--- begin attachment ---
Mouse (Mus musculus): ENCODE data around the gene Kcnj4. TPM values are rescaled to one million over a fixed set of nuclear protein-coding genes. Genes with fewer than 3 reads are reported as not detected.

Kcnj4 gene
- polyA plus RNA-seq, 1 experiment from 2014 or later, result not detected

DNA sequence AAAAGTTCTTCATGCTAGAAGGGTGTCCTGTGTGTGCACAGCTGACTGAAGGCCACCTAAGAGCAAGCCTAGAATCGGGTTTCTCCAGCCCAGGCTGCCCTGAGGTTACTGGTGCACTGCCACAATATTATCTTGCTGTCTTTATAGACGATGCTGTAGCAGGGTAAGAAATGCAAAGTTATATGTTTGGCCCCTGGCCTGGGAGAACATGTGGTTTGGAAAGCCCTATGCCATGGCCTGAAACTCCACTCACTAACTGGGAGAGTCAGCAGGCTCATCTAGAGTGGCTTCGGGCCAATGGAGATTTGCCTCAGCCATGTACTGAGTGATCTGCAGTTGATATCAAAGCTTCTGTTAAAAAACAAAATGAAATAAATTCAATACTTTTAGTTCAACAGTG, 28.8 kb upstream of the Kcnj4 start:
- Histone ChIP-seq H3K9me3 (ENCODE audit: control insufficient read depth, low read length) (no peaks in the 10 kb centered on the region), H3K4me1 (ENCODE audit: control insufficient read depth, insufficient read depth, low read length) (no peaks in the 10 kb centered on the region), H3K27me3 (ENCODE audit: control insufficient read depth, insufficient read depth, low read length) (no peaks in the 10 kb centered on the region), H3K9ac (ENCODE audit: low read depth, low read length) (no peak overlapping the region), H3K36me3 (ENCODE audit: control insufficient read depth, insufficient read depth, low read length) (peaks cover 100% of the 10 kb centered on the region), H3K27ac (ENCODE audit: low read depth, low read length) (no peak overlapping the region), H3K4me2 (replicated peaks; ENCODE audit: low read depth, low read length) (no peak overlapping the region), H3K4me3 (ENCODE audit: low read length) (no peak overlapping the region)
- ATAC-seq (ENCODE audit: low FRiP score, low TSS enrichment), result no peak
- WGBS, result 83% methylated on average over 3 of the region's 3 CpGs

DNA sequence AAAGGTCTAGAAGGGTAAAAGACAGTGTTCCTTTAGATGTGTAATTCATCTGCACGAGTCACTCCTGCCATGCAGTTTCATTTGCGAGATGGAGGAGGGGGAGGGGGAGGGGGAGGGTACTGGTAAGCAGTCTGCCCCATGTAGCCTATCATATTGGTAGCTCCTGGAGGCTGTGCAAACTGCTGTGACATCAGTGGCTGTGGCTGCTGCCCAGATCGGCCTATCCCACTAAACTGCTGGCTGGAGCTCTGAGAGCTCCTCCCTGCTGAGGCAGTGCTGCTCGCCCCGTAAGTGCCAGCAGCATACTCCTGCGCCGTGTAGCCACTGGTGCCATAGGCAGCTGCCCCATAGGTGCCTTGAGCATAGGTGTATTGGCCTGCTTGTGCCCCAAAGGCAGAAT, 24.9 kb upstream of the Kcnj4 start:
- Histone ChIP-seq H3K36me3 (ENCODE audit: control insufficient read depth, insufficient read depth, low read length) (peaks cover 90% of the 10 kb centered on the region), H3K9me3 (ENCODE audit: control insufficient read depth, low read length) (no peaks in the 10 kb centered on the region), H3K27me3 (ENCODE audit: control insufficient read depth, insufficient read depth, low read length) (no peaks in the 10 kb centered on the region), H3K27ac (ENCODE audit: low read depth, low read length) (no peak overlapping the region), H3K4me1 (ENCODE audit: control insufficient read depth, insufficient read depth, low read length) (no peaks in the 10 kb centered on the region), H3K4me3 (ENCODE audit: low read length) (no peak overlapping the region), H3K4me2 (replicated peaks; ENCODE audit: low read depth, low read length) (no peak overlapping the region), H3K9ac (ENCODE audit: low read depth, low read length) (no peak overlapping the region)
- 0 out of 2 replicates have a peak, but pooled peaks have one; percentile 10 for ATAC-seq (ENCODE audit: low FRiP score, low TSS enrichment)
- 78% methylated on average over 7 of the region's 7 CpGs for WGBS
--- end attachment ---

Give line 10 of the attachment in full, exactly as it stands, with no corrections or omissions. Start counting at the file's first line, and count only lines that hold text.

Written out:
- 0 out of 2 replicates have a peak, but pooled peaks have one; percentile 10 for ATAC-seq (ENCODE audit: low FRiP score, low TSS enrichment)